Lady Who Tried To Cancel Everyone's Bread Baking Is So Mad She Got 'Cancel Cultured'

Lady Who Tried To Cancel Everyone's Bread Baking Is So Mad She Got 'Cancel Cultured'

Back in the beginning of May, a woman named Caren White called the manager on America. Or at least those Americans who — in response to the fact that running to the store for a loaf of bread that may or may not be there was a bad idea in the middle of a pandemic — had taken up baking their own.

In a post on Medium, Ms. White excoriated those whom she believed had taken up baking as a hobby, explaining that this had led to flour and yeast — like practically everything else at that time — being in short supply. This was very bad, as she needed that flour and yeast for the same reasons everyone else needed that flour and yeast, but moreso because her family was too good for "store bought bread."

It included this line, which I just don't know that I'll ever be over:

You see, I am one of THOSE people. You know the ones. You offer them a plate of food and they look at it suspiciously asking "Is that organic?"

Naturally, people laughed and laughed and laughed, because who could even believe this asshole was a real person? Who says things like that?

The post was swiftly removed and practically the only record of it ever having existed is the fisked version here on Wonkette.

We had all assumed that Caren White had gone away forever, to exist only as a "Oh hey, remember when that awful person was the main character on the Internet for a day?" kind of thing. Like that racist yoga lady.

But she's back, she's mad as hell and she's not going to take it anymore.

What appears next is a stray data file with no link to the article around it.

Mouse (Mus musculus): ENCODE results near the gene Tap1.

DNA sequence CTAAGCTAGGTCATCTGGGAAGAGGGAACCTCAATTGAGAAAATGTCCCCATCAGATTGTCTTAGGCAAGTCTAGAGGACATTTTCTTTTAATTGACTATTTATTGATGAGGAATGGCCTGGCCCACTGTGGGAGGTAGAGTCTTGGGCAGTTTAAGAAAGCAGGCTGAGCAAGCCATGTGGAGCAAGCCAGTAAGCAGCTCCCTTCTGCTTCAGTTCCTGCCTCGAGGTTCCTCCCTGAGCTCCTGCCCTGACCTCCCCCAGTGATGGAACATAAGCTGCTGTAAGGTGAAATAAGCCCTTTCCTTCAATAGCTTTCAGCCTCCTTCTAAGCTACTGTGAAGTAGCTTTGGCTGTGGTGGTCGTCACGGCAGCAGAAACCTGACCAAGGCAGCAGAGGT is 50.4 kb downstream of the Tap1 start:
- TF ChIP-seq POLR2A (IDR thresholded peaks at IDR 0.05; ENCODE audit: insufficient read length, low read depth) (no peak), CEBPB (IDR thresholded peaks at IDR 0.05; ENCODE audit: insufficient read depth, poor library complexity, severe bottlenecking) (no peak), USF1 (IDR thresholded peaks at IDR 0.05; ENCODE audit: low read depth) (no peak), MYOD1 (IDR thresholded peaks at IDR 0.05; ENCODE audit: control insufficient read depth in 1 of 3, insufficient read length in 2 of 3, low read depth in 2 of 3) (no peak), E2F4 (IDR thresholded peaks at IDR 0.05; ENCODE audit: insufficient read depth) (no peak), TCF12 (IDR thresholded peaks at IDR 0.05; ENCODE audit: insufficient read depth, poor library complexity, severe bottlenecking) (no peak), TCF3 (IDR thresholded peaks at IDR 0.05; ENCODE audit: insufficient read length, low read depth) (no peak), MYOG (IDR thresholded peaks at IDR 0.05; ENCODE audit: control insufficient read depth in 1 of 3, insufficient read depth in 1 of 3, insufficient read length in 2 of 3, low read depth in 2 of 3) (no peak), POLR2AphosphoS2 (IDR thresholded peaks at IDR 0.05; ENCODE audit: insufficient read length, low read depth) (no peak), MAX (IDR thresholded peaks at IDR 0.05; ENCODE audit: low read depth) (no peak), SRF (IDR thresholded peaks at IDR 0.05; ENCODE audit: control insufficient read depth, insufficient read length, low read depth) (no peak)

In a new post on Medium, titled "I Will Not Be Silenced" (although apparently she will since she did pull that post), Caren White details what she claims is her experience with "cancel culture." How someone no one ever heard of before they decided to announce to the whole world that they are a giant asshole, with no prompting whatsoever, can be "canceled," I am not sure.

She writes:

In May, I wrote an article critical of the pandemic bread baking craze. My thesis was that bored people looking for a new hobby were creating severe shortages that negatively impacted needy families in their communities who needed the flour and other ingredients to feed their families. I was trying to raise awareness about the needs of the less fortunate in our communities. I expected some pushback but hoped that it would lead to a dialogue about sharing resources in a time of scarcity.

Well, that is certainly a giant load of horseshit. She wrote a post in which she intended to shame other people, and instead got shamed herself. Sometimes, that's just the way the organic, homemade crouton crumbles.

Please to recall.

I want to know what is in my food so I make it myself. By the way, croutons? Made from my homemade bread. Breading for fried chicken? Made from my homemade bread. Stuffing for the Thanksgiving turkey? Made from my homemade bread. So when you buy up all of the flour and leavening ingredients for the sake of pretty photos on your Instagram feed you are literally taking food from my mouth. And the mouths of other families who also do their own their baking so that they can provide healthy food for their families.

People were not just baking bread as a cool new hobby (and also who even cares if they were, as long as they were eating the bread and not, say, wearing it as a stylish hat?). It was a pandemic. We weren't supposed to be going to the store. Regular bread was often out of stock. This had nothing to do with needy families, as most needy families are not baking their own fresh bread every other day, because of how they are too busy working. Her family was not "needy" financially and thus unable to purchase store-bought bread — she just didn't like it and thought her family was too good for it. This was not a monetary issue, and that is why no one was having a dialogue with her about "sharing resources in a time of scarcity."